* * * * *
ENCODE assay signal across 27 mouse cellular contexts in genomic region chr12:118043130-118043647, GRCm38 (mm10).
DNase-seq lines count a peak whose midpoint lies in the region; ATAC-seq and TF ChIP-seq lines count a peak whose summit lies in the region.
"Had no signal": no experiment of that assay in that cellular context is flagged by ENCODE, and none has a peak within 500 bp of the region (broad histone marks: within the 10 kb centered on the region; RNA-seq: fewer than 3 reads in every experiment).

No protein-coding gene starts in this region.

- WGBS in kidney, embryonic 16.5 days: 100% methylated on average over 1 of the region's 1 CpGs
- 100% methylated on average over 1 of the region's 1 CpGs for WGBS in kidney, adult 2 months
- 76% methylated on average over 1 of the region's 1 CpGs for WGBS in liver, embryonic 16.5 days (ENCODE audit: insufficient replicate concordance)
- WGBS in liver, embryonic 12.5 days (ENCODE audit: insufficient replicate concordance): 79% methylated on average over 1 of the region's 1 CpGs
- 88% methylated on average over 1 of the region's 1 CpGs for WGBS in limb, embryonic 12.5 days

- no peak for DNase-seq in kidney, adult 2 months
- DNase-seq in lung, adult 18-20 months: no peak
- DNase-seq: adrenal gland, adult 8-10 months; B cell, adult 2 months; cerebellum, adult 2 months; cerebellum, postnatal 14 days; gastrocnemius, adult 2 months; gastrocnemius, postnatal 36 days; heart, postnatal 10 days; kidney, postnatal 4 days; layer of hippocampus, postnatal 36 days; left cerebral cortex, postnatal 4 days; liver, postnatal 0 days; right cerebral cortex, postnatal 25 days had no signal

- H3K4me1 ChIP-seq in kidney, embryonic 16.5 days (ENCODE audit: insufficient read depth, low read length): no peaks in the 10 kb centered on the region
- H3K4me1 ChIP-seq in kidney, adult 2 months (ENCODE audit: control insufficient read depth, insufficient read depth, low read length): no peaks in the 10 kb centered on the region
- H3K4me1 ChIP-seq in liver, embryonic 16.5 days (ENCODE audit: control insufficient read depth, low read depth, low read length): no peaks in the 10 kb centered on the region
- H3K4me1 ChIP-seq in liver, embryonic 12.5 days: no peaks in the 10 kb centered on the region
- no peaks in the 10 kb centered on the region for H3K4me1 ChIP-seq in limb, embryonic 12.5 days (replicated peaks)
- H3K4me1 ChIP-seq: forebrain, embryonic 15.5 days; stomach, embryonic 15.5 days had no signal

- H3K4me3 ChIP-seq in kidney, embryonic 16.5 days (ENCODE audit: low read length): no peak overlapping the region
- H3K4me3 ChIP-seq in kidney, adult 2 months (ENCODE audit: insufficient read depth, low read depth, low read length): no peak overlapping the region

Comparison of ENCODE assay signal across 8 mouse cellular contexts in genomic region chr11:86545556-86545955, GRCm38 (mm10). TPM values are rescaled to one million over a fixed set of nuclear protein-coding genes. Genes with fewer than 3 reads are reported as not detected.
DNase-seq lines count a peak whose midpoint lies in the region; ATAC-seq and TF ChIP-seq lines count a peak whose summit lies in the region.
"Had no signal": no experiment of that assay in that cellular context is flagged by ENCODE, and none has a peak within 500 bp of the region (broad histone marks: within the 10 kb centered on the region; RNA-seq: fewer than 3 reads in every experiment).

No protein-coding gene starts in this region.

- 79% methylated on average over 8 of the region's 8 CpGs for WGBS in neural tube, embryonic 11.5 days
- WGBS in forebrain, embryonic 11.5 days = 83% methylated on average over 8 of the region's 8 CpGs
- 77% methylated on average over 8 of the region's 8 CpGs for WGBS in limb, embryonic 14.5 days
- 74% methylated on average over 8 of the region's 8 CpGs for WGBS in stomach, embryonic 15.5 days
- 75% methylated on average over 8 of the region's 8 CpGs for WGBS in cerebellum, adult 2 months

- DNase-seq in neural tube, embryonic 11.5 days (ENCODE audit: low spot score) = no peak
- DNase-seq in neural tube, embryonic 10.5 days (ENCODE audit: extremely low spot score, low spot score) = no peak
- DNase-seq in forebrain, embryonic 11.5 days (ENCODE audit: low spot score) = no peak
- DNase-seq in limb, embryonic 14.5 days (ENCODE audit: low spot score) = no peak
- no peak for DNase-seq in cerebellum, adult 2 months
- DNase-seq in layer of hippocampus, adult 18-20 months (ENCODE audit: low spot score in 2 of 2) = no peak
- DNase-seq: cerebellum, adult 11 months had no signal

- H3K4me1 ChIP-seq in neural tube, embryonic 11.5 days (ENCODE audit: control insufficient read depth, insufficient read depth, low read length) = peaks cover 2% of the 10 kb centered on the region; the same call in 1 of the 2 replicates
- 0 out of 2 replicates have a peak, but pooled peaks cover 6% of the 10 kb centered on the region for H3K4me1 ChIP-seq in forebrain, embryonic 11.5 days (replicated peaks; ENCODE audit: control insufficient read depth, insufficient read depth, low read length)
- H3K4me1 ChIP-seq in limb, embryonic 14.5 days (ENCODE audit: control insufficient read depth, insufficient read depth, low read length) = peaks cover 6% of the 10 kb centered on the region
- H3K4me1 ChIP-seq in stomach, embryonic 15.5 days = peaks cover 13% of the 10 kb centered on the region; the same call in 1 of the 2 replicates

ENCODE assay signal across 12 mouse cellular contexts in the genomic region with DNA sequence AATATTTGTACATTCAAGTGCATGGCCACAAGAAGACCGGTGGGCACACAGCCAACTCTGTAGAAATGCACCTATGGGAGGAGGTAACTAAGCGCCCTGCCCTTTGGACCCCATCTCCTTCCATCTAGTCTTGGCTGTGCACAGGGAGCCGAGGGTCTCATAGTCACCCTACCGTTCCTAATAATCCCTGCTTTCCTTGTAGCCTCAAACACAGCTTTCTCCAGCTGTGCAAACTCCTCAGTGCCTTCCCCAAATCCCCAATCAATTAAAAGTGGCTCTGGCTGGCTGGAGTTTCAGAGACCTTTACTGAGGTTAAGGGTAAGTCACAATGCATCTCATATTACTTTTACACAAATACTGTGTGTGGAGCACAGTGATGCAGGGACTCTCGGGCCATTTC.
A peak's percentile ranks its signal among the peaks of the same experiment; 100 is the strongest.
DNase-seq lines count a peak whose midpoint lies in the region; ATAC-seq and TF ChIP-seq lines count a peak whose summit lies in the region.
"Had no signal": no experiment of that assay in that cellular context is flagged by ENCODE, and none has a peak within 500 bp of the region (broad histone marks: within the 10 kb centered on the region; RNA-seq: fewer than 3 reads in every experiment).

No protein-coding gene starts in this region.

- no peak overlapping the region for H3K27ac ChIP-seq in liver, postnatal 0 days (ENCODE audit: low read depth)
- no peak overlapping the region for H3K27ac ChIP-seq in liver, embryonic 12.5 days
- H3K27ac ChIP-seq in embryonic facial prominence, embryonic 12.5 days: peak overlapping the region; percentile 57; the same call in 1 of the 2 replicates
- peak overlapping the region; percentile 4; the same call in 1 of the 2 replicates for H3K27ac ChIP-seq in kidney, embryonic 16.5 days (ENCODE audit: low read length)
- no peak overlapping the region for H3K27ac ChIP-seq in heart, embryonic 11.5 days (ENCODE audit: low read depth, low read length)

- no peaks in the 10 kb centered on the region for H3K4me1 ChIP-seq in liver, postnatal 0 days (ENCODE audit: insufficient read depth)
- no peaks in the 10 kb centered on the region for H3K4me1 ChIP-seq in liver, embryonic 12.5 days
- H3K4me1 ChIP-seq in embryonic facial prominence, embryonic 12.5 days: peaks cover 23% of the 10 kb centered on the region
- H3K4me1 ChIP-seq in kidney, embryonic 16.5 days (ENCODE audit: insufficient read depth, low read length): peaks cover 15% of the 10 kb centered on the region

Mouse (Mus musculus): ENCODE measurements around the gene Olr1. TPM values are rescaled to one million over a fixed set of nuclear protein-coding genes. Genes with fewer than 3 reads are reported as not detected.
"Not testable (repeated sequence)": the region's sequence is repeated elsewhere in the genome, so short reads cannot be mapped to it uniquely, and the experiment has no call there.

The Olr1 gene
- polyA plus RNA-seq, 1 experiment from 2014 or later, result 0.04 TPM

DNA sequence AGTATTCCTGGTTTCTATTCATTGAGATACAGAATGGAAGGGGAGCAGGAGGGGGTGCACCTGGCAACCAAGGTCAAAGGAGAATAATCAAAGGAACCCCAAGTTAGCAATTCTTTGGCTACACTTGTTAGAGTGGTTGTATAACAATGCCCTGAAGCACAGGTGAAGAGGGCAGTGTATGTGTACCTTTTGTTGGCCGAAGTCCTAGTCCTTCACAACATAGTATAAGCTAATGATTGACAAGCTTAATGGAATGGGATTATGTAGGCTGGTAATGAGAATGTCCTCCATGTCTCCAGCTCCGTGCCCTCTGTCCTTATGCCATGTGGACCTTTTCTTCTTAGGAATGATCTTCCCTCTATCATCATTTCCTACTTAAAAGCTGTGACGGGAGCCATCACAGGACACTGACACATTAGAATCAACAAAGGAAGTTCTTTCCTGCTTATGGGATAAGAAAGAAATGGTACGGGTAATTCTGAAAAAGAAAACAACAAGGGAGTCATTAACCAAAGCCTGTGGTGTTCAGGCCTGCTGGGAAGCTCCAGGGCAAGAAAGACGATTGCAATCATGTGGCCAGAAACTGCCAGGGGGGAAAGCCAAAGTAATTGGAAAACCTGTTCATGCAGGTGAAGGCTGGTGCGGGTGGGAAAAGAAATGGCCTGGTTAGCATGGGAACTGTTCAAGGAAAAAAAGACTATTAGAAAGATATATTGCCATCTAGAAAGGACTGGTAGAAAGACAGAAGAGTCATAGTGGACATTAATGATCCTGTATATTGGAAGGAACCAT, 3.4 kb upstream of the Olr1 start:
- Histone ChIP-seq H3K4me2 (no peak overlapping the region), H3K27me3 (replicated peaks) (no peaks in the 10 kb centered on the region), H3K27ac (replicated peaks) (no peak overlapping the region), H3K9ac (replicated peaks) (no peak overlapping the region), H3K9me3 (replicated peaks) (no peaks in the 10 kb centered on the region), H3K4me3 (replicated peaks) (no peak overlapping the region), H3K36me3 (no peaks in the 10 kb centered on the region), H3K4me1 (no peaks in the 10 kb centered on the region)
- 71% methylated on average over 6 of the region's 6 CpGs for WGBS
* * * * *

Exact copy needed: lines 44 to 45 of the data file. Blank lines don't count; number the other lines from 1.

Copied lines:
"Had no signal": no experiment of that assay in that cellular context is flagged by ENCODE, and none has a peak within 500 bp of the region (broad histone marks: within the 10 kb centered on the region; RNA-seq: fewer than 3 reads in every experiment).

No protein-coding gene starts in this region.